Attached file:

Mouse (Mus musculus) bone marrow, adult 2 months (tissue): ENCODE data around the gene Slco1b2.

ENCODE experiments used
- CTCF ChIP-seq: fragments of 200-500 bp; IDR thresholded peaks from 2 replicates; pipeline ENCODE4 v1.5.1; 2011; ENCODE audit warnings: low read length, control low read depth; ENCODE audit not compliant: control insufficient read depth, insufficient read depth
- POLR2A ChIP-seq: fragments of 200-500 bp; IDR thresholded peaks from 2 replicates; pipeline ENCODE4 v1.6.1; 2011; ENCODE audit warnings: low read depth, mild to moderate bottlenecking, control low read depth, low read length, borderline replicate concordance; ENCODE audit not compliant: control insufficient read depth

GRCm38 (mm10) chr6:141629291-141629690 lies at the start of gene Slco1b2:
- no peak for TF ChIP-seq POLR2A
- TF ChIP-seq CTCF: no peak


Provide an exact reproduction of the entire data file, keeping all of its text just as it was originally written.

Mouse (Mus musculus) bone marrow, adult 2 months (tissue): ENCODE data around the gene Slco1b2.

ENCODE experiments used
- CTCF ChIP-seq: fragments of 200-500 bp; IDR thresholded peaks from 2 replicates; pipeline ENCODE4 v1.5.1; 2011; ENCODE audit warnings: low read length, control low read depth; ENCODE audit not compliant: control insufficient read depth, insufficient read depth
- POLR2A ChIP-seq: fragments of 200-500 bp; IDR thresholded peaks from 2 replicates; pipeline ENCODE4 v1.6.1; 2011; ENCODE audit warnings: low read depth, mild to moderate bottlenecking, control low read depth, low read length, borderline replicate concordance; ENCODE audit not compliant: control insufficient read depth

GRCm38 (mm10) chr6:141629291-141629690 lies at the start of gene Slco1b2:
- no peak for TF ChIP-seq POLR2A
- TF ChIP-seq CTCF: no peak